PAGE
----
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MB2080 Blood

QuestionAnswer
What are the 10 cell stages of Erythropoeisis? 1. Stem cell 2. Myeloid Progenitor Cell 3. Burst forming unit E 4. Colony forming unit E 5. Proerythroblast 6. Basophilic erythroblast 7. Polychromatic erythroblast 8. Normoblast 9. Reticulocyte 10. Erythrocyte
What is EPO? Erythropoietin; A cytokine that stimulates erythropoeisis, with particular effect on the Colony forming unit E stage. Synthesised in the Kidney (90%) and Liver (10%), and also in macrophages(?)
What EPO substitutes exist? CERA: Continuous Erythropoietin Receptor Agonist...or "Cheater's EPO Receptor Agonist", if you're a Tour de France cyclist...
What converts ferric iron (Fe3+) to ferrous iron at the duodenal brush border? ferric reductase; Duodenal cytochrome B
What oxidation state must iron be in to be absorbed into the duodenal enterocytes? +2
What transports Haem iron across the apical membrane of duodenal enterocytes? Haem Carrier Protein 1
What does haem oxygenase do? Liberates iron from the haem complex by converting Fe2+ into Fe3+ and releasing the Fe3+. (Intracellular)
What is the ferritin store? Store of coagulated iron (Fe2+)
How does Fe2+ get out of the enterocyte and into the plasma? Via the basolateral transporter Ferroportin
What does Hephaestin do? Associated with ferroportin; it's an enzyme that converts exiting Fe2+ to Fe3+ in the interstitial fluid, to allow the Fe3+ to bind to transferrin.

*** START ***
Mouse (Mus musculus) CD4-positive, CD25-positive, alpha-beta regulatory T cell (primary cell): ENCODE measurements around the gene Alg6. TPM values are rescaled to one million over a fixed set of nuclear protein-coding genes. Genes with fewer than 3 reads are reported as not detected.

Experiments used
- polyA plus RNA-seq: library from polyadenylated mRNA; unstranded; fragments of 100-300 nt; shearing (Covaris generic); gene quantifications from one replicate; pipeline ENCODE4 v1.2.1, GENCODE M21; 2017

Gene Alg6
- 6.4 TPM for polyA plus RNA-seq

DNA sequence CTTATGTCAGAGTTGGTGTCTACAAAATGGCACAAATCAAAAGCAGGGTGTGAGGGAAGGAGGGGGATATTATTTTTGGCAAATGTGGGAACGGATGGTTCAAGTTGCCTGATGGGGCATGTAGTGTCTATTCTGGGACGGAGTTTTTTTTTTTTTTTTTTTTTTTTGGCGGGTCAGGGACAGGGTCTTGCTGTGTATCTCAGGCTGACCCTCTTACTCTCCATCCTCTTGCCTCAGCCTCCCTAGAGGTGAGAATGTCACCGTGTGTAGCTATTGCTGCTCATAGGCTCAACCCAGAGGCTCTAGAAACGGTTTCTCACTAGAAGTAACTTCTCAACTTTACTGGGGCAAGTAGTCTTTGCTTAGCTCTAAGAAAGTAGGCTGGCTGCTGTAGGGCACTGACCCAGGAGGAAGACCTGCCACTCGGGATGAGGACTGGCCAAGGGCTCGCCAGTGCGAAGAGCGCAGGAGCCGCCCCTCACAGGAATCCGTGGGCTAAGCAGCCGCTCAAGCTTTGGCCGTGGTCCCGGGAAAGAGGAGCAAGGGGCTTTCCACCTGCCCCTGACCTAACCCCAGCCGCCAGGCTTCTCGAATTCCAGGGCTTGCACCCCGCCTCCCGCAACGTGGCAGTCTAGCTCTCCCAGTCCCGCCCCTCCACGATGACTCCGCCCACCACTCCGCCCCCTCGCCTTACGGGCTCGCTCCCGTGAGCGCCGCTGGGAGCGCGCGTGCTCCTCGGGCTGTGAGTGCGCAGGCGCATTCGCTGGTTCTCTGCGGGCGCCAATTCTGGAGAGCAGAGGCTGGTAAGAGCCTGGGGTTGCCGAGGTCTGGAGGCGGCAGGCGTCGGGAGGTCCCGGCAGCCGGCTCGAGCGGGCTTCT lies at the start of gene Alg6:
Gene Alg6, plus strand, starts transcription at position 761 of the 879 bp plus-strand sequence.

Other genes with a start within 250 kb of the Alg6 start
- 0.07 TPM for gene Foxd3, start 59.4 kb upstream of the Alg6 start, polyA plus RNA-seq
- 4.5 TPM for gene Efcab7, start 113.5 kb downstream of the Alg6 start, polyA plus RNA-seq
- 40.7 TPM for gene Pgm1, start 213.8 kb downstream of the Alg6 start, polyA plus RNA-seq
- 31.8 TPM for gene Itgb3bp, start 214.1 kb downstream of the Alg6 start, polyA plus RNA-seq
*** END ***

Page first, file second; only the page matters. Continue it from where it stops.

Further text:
How do you get Fe2+ (from a dietary vegetable source)into the duodenal enterocyte? Via the co-transporter Divalent Metal Transporter 1 (DMT1)
What role does Transferrin play in iron balance? Binds to an allows transport of Fe3+ in the plasma
How is iron absorption relevant to blood? The blood disorder microcytic anaemia can be caused by iron deficiency, as iron is required for efficient erythropoiesis and haemoglobin production.
What is microcytic anaemia? Anaemia featuring under-sized red blood cells (low mean corpuscular volume)
What are 3 types of microcytic anaemia? 1. Iron Deficiency 2. Thalassaemia 3. Sickle Cell anaemia
What is normocytic anaemia? Anaemia due to reduced hematocrit, although red blood cells are of normal size and mean corpuscular volume.
What causes normocytic anaemia? Acute Blood Loss, Renal failure, marrow fibrosis...
What is macrocytic anaemia Low hematocrit anaemia, featuring over-sized res blood cells
Causes of macrocytic anaemia? Megablastic bone marrow: Vitamin B12 defiency or folate deficiency. Normoblastic marrow: alcohol poisoning, liver disease...
EPO replacement; clinical uses for treating what? Suppressed erythropoiesis; due to Renal Failure, or due to chemotherapy/ AIDS treatment with e.g. Zidovudine
Side effects of EPO abuse? Transient "Flu-like" symptoms; headache. Viscous blood. Hypertension. Thrombosis. Myocardial infarction...death...getting kicked out of professional cycling...
Typical symptoms of anaemia? Headache, dizziness, fatigue, faintness, palpitations, tachycardia, angina...
% Components of blood? Plasma (54%) Cellular elements: Erythrocytes (45%), Buffy coat (1%) = Leukocytes and platelets
Plasma content? Water, electrolytes (Na+, Cl-, K+, Ca2+...), plasma proteins...
Name 3 types of Plasma proteins? Albumins, Globulins, fibrinogen...
What are Albumins; where are they synthesised and what do they do? Transport proteins; binds to stuff that requires transport in blood e.g. thryroid hormones, bilirubin, fatty acids and drugs like penicillin (prevents premature breakdown). Synthesised in the liver. Aslo an important oncotic pressure.
What are Globulins; where are they synthesised and what do they do?
Created by: Kingfisher